The services of Chiropractors may be reimbursed, but ONLY for treatment consisting of manual manipulation of the spine to correct a Subluxation. An X-Ray must demonstrate the Subluxation. The Chiropractor cannot read the X-Ray and provide the results to OWCP, OWCP requires that X-Rays taken by a Chiropractor be read by an individual trained in the reading of X-Rays.

Physicians whose licenses to practice medicine have been suspended or revoked by a State licensing or regulatory authority will not be recognized as 'Qualified Physicians' by OWCP. 

This information is also true for OWCP's physicians, so claimants should always check to see if the OWCP-directed physician has a valid license. You can do this by going to the Licensing Board of your State. 

The above information can be found in the Federal Employee's Compensation Act, (FECA) Manual part three at 3-0300 as well as the CA-810. The link to part three of the FECA Manual and the CA-810 can be found on the "Links" tab above.

This information is also covered under the Code of Federal Regulations, (C.F.R.) at 20 C.F.R. 10.316. I'm including the language below:

20 C.F.R 10.316: 
After selecting a treating physician, may an employee choose to be treated by another physician instead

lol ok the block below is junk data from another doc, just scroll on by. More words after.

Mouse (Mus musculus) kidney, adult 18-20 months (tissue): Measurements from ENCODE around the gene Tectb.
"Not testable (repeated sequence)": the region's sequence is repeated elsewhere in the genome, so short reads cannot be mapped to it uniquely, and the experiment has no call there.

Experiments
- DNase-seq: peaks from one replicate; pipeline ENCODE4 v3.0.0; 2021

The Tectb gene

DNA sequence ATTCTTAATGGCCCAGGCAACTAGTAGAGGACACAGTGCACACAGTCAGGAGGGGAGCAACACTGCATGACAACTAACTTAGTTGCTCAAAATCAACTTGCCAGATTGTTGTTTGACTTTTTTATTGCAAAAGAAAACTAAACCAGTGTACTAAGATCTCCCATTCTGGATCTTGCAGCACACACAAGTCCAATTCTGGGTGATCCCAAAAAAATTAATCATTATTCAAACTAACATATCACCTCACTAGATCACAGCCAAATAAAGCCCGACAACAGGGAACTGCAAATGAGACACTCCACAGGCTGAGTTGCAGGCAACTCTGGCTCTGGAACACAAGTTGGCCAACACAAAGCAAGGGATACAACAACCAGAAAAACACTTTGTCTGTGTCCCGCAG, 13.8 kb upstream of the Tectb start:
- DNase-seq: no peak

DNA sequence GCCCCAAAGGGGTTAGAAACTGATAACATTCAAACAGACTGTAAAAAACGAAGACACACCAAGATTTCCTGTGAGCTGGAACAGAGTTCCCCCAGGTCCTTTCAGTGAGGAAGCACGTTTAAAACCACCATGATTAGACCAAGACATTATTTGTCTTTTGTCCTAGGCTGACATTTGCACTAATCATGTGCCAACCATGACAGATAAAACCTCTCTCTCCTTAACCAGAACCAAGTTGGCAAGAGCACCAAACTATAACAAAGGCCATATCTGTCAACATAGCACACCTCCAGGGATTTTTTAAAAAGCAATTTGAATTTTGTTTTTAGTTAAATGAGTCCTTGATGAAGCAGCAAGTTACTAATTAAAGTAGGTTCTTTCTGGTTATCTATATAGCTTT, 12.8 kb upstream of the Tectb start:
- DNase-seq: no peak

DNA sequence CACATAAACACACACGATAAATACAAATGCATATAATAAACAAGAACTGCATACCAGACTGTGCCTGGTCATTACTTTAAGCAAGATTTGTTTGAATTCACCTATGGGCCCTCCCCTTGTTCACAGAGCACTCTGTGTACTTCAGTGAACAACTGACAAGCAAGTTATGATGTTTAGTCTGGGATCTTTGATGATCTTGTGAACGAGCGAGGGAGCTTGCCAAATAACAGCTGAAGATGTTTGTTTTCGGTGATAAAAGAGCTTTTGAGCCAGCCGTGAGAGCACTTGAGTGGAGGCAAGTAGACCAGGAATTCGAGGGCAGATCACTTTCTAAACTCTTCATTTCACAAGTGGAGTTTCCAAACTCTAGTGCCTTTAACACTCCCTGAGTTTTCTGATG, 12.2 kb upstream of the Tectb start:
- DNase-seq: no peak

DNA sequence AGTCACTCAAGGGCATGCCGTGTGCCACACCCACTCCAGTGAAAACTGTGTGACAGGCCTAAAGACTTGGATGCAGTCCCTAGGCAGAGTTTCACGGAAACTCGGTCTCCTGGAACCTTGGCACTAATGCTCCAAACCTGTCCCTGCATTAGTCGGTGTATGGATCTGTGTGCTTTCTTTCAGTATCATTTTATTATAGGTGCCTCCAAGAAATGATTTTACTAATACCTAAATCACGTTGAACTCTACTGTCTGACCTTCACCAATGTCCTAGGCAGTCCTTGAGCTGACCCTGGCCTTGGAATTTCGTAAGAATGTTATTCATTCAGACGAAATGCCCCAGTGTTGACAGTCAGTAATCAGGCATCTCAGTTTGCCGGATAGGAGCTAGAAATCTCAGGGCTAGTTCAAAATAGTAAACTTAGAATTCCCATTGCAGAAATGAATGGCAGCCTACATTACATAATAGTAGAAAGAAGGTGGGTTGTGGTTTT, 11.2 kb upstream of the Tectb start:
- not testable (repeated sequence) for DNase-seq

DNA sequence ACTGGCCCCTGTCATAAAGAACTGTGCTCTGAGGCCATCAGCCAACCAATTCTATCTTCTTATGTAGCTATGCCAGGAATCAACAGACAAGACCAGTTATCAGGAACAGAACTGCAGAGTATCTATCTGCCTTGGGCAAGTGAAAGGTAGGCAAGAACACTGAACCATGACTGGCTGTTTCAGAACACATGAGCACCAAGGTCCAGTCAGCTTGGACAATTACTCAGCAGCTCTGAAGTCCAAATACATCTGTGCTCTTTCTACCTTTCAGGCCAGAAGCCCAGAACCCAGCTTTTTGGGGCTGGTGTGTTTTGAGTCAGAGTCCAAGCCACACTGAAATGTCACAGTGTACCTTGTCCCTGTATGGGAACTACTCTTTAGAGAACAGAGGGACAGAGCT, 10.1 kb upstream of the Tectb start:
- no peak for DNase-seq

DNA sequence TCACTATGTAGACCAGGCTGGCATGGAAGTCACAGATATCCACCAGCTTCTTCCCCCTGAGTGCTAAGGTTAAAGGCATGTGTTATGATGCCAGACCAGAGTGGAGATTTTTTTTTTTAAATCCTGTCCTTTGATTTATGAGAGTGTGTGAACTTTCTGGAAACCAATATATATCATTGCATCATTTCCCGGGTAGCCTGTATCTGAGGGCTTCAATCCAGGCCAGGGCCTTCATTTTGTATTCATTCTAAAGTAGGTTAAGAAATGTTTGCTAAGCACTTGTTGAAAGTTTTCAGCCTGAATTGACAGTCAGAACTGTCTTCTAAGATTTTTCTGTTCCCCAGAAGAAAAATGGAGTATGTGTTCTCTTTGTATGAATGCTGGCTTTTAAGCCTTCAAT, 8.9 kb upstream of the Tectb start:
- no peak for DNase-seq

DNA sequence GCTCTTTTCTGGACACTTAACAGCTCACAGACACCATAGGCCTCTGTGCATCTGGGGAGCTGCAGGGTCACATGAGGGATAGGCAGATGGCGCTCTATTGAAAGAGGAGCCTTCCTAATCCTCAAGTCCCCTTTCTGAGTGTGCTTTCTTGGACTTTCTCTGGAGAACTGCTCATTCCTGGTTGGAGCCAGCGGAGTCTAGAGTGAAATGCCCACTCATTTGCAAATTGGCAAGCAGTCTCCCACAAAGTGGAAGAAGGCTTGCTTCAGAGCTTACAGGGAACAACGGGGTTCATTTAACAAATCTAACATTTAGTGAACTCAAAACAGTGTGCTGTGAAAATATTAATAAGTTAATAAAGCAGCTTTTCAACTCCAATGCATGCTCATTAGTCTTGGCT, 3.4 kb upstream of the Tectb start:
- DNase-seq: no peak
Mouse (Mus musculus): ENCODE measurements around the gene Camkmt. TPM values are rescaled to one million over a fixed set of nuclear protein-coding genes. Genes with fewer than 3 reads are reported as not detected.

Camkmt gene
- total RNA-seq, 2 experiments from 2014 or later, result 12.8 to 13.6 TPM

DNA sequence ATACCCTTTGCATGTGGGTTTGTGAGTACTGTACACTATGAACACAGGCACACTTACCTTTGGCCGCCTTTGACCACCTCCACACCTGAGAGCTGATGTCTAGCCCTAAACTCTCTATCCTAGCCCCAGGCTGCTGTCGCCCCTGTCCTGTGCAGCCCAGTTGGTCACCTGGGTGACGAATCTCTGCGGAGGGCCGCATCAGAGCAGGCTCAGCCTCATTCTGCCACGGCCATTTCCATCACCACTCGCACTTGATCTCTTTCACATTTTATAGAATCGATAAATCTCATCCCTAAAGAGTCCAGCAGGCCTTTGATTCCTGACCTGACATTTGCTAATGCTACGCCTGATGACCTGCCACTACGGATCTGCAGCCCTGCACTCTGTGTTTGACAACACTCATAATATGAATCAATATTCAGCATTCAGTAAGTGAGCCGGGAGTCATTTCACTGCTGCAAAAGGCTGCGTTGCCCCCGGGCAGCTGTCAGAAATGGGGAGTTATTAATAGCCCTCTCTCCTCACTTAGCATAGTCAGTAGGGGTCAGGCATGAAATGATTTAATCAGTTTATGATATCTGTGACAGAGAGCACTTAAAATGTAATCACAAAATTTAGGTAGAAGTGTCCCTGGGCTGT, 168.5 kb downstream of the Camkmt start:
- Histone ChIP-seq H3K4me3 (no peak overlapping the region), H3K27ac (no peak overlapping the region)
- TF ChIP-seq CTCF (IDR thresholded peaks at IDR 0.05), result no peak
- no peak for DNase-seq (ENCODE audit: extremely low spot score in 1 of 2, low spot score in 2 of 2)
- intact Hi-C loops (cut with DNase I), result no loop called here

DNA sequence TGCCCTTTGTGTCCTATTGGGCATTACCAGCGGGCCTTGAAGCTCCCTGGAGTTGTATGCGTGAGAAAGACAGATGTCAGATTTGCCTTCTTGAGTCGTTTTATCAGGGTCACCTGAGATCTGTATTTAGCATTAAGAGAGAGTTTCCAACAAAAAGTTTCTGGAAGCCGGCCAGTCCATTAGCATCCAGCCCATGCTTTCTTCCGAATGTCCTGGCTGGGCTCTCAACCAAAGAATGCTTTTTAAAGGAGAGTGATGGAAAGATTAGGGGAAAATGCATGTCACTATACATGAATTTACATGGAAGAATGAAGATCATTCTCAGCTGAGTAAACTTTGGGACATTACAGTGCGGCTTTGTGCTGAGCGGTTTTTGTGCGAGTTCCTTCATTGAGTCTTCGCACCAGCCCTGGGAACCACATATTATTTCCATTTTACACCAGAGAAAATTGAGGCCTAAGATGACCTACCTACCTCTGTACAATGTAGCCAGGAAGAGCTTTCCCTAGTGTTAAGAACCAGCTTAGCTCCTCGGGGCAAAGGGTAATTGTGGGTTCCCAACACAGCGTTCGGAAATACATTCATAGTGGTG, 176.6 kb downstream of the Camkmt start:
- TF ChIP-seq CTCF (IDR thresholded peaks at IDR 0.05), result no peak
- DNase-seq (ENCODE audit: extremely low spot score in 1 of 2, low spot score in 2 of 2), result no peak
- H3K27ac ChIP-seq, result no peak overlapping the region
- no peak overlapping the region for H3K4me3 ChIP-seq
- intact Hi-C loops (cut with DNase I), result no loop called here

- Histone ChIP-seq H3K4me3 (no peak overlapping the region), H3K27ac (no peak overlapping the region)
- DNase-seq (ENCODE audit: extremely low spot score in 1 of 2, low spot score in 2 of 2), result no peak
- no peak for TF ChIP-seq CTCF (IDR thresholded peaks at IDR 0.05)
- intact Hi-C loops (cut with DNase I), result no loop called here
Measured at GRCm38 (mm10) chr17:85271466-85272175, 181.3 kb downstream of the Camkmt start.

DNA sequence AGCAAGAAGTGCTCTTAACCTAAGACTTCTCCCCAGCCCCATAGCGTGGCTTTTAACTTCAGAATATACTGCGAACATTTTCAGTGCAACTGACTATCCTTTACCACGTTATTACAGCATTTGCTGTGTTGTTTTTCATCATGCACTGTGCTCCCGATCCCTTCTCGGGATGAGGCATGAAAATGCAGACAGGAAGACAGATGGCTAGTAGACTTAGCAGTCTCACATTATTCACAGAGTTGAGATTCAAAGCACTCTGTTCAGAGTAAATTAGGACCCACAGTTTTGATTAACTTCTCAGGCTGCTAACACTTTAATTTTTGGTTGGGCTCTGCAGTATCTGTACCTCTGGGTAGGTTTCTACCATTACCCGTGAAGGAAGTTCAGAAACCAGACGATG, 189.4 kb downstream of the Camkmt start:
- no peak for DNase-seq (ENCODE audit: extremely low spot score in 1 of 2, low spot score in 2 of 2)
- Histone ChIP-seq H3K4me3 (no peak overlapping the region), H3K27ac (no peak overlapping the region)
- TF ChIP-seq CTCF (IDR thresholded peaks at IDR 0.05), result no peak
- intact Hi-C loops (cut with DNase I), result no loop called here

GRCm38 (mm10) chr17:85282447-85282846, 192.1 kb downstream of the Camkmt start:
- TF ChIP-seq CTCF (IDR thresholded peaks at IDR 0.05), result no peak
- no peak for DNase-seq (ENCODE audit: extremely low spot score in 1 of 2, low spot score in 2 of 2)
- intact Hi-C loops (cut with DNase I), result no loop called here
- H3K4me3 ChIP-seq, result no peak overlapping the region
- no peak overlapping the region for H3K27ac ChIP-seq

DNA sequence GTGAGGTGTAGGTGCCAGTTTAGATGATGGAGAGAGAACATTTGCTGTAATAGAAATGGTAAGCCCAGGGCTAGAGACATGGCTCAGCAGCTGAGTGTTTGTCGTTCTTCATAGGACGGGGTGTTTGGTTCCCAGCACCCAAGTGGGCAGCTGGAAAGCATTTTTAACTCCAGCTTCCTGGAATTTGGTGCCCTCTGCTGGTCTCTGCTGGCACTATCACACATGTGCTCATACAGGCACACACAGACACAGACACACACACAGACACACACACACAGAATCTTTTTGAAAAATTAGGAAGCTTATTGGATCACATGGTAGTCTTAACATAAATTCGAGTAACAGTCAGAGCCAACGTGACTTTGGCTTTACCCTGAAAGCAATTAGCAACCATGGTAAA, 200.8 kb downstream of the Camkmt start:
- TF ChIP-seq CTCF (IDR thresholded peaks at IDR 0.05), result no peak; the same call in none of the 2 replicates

(a) When the physician originally selected to provide treatment for a work-related injury refers the employee to a specialist for further medical care, the employee need not consult OWCP for approval. In all other instances, however, the employee must submit a written request to OWCP with his or her reasons for desiring a change of physician.

(b) OWCP will approve the request if it determines that the reasons submitted are sufficient. Requests that are often approved include those for transfer of care from a general practitioner to a physician who specializes in treating conditions like the work-related one, or the need for a new physician when an employee has moved. The employer may not authorize a change of physicians.

Thursday, February 21, 2013

What the Heck is LWEC?

LWEC is Loss of Wage-Earning Capacity and is found in the Federal Employees’ Compensation Act, (FECA) Manual part two at 2-0901-15.

Here’s the link to part two of the FECA Manual: http://www.dol.gov/owcp/dfec/regs/compliance/DFECfolio/FECA-Part2.pdf

A claimant is entitled to compensation for Partial Disability.  Where injury-related impairments prohibit the claimant from returning to the employment held at the time of injury, or from earning equivalent wages, but do not render the claimant Totally Disabled for all gainful employment, the claimant is considered Partially Disabled and is entitled to compensation for LWEC.

The FECA provides for a reduction in compensation to reflect a LWEC when the disability for work is partial (some ability to work).  The employee's actual earnings may be used to calculate reduced compensation if these earnings are found to fairly and reasonably reflect his or her earning capacity. 

The method of computing compensation for wage loss due to partial disability is set forth in the FECA at Section 8106(a) and states:

If the disability is partial, the United States shall pay the claimant during the disability monthly monetary compensation equal to 66 2/3% (or 75% if there are dependents) of the difference between the claimant’s monthly pay and the claimant’s monthly wage-earning capacity.